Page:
He’s no fan of the national healthcare law passed under Obama, calling it costly and intrusive. But he still marvels that the federal government shut down for two weeks in 2013 in a fight over paying for the program. “I could never get away with something like that,” he said.
Indeed, in dozens of conversations throughout the state, in conservative redoubts like Weld County, Democratic strongholds like Pueblo and Denver’s swing suburbs, voters decried the dysfunction and ineptitude of their elected leaders, saying the country seemed more polarized than ever — even after electing two presidents in a row who pledged to end the partisan warfare.
They blamed politicians in both parties, while mostly pointing fingers at the other side.
From Adelaide Tillinghast’s perspective, Republicans care about only one thing. “They would rather make Obama look bad than the country better,” the 23-year-old Democrat said from behind the bike counter in Wheat Ridge. “He’s done a pretty extraordinary job.”
In Republican-leaning Colorado Springs, Larry Liston insisted the Washington stalemate was entirely Obama’s fault. In fact, the 63-year-old former state GOP lawmaker said, he can’t remember a more divisive president, ever. “When he won’t honestly negotiate with Congress,” Liston said, “you can’t get anything done.”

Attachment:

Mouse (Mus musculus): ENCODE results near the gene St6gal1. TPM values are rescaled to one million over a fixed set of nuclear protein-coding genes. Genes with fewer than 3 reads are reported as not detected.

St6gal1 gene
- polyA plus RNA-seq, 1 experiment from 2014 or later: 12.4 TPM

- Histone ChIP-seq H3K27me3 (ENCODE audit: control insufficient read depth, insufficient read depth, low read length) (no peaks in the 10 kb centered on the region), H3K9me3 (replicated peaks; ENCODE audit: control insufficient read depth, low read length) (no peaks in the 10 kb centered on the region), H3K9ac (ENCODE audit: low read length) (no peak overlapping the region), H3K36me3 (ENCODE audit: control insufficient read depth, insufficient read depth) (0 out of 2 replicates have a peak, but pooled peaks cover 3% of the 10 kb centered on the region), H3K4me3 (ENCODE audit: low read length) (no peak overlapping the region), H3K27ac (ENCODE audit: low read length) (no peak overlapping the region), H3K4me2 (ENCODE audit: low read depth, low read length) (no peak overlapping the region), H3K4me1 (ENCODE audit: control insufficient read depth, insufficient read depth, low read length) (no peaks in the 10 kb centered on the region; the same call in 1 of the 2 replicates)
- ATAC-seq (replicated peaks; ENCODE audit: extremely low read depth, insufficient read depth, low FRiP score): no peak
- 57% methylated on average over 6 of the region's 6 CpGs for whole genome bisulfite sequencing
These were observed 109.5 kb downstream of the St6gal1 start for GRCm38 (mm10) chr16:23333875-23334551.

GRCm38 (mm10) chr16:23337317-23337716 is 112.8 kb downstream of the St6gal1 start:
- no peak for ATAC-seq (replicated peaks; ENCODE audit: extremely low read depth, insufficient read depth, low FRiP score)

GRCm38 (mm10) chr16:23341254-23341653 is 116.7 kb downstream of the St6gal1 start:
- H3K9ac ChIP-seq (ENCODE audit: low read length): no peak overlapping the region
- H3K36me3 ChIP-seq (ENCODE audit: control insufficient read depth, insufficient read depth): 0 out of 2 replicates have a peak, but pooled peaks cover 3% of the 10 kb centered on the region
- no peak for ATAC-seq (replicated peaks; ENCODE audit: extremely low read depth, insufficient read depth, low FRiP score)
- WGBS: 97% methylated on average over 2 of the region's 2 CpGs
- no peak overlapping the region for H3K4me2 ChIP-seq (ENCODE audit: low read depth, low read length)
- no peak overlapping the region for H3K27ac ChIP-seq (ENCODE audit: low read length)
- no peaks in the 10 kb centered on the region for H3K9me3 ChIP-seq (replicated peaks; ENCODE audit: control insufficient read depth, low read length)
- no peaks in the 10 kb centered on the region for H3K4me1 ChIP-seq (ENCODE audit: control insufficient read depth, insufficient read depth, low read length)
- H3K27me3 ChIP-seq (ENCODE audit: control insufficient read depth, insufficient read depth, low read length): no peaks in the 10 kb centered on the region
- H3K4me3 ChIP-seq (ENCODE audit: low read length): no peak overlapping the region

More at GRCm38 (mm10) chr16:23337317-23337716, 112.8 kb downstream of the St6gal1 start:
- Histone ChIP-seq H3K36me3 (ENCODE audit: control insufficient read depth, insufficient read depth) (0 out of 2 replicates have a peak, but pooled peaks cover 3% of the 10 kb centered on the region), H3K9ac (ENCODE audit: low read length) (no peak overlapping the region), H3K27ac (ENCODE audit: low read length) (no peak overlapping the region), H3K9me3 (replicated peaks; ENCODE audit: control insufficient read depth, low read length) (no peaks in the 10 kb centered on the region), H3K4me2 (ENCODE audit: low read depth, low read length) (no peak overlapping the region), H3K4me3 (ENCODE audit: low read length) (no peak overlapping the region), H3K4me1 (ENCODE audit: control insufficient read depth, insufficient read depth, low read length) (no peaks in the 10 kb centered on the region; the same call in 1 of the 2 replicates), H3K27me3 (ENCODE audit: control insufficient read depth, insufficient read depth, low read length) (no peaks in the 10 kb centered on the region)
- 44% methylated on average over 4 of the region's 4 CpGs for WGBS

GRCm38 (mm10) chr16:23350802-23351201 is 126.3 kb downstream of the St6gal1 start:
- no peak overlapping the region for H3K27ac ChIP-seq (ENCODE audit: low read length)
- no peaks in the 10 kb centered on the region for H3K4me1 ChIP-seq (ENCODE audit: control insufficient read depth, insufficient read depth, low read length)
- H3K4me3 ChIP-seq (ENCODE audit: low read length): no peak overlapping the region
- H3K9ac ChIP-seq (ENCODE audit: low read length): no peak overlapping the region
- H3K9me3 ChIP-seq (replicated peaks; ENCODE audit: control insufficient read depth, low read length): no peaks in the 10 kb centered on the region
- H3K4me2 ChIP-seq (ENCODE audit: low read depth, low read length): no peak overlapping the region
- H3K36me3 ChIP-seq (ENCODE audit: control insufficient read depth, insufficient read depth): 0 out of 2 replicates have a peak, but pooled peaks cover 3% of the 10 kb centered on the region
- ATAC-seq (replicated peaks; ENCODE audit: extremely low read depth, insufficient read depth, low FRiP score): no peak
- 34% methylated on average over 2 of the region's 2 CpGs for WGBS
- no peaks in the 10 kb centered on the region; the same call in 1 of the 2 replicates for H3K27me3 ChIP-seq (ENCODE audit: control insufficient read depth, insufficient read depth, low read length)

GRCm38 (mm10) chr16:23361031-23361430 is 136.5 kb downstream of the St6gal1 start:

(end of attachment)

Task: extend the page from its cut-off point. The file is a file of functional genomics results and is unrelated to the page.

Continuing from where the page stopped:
The rise of Vermont Sen. Bernie Sanders on the left and party crashers like Donald Trump and Ben Carson on the right have been among the biggest surprises this odd election season, but perhaps they shouldn’t be. It’s been more than a decade since a majority of Americans believed the country was on the right track — a pessimistic streak that has yielded one of the most turbulent stretches in recent American political history.